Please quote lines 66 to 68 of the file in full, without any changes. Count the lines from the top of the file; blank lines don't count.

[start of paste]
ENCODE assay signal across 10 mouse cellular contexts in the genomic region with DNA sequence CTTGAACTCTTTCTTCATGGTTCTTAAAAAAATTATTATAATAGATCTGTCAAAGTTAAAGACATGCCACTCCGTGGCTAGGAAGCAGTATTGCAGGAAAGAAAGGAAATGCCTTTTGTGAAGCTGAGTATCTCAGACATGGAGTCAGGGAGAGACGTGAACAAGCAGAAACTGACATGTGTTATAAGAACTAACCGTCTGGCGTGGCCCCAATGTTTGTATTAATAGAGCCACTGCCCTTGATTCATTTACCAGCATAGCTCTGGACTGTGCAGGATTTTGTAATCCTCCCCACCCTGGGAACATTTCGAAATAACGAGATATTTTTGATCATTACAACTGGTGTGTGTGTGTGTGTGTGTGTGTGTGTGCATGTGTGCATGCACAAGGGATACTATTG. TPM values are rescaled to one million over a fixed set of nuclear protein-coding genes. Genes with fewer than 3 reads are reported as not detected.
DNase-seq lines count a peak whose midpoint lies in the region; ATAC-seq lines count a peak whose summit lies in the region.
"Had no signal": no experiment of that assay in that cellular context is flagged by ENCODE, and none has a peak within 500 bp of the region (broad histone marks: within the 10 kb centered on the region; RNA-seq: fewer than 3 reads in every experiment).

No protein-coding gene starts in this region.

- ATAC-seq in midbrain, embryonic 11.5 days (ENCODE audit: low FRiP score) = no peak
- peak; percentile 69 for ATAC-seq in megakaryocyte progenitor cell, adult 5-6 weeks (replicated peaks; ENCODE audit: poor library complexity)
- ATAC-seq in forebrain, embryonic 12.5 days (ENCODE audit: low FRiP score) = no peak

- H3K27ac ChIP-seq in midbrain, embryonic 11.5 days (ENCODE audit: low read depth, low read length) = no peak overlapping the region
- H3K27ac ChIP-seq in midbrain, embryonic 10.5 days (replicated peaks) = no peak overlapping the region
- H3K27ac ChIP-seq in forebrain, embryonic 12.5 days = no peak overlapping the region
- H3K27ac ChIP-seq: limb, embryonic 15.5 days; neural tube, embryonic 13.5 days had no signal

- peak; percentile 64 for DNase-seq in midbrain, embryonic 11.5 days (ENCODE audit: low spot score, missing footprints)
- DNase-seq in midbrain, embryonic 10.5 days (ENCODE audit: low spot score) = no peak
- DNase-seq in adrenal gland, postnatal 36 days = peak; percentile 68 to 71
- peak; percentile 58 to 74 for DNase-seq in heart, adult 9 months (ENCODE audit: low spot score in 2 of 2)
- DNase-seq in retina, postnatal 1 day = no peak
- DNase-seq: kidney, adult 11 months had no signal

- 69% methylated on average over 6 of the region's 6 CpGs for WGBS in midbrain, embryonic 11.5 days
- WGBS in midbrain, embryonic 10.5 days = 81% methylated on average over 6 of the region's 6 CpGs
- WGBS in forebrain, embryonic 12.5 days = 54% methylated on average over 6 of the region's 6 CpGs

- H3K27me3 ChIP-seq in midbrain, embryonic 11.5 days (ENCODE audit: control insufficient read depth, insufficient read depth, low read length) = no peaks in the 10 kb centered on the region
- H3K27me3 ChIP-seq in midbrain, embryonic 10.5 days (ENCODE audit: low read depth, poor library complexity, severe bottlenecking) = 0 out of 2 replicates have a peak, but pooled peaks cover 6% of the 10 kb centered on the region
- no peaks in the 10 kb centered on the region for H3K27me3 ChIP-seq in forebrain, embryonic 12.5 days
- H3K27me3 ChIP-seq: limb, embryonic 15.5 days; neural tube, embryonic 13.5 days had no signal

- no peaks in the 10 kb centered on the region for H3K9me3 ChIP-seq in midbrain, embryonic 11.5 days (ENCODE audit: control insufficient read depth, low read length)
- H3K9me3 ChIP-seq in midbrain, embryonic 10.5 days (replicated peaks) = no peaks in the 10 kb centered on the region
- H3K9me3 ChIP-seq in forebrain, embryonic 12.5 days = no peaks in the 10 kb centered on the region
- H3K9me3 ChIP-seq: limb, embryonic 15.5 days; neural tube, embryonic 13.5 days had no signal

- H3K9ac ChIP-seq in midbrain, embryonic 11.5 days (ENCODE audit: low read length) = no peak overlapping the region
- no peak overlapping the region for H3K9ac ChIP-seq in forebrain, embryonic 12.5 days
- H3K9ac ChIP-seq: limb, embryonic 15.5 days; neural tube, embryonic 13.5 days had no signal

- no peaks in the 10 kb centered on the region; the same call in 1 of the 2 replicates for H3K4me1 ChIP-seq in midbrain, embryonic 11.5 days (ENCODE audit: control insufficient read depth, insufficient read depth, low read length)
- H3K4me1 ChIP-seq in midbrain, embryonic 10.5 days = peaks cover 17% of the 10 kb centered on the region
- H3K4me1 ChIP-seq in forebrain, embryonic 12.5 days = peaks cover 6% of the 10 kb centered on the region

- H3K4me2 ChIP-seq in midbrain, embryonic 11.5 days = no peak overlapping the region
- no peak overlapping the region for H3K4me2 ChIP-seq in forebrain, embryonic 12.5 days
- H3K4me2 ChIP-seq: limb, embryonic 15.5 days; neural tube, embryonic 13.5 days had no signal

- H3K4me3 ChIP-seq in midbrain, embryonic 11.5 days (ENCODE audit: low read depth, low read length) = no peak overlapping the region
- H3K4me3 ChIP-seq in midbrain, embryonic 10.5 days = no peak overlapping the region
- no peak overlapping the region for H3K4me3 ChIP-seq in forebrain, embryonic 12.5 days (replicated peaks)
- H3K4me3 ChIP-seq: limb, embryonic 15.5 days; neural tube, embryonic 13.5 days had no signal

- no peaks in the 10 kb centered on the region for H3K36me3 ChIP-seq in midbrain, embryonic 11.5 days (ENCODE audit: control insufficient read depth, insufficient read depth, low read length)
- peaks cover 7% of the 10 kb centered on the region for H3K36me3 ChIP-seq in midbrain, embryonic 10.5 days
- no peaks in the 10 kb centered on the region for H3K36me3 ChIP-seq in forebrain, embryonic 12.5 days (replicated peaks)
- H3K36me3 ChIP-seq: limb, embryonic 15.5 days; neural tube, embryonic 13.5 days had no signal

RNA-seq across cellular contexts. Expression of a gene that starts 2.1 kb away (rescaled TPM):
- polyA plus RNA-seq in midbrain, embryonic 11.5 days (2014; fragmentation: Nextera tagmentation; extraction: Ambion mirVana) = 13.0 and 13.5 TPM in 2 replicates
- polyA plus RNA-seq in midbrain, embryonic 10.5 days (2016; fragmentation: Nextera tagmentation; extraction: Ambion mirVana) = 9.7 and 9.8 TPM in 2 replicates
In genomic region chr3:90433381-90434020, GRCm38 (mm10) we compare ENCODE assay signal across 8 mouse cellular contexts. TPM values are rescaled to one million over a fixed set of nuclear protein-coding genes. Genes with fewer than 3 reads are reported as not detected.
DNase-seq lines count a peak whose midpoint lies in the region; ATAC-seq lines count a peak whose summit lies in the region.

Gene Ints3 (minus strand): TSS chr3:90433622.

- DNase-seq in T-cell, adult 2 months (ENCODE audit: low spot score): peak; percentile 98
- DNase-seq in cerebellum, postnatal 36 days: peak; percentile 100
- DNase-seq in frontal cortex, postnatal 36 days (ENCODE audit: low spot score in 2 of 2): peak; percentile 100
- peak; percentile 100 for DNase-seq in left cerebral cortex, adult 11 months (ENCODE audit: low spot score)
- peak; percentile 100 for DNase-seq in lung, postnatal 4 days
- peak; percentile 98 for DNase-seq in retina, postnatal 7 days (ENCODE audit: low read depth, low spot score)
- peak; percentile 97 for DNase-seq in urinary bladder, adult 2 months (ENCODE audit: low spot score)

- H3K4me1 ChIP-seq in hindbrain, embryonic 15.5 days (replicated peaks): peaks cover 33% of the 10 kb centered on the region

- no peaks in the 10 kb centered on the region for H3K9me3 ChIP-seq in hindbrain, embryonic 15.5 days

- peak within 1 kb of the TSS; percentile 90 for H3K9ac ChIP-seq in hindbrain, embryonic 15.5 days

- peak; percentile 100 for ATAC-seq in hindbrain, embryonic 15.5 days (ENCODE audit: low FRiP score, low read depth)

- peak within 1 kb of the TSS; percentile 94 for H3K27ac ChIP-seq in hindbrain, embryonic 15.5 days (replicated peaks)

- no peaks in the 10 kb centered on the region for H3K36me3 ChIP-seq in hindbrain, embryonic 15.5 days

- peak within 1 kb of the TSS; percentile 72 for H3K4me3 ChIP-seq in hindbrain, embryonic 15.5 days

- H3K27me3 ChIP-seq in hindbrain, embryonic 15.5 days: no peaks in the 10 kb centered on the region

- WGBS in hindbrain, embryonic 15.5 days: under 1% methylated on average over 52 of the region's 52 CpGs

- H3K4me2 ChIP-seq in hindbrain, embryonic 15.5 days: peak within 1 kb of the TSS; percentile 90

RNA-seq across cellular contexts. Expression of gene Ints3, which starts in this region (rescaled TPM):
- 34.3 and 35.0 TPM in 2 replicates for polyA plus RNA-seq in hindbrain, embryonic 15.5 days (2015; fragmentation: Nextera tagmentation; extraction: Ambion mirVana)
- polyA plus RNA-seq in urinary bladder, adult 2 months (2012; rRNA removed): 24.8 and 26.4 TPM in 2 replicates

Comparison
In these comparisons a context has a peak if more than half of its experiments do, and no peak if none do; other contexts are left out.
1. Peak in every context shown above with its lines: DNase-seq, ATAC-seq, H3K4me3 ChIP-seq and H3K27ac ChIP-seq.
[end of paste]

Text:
- H3K27me3 ChIP-seq in hindbrain, embryonic 15.5 days: no peaks in the 10 kb centered on the region

- WGBS in hindbrain, embryonic 15.5 days: under 1% methylated on average over 52 of the region's 52 CpGs

- H3K4me2 ChIP-seq in hindbrain, embryonic 15.5 days: peak within 1 kb of the TSS; percentile 90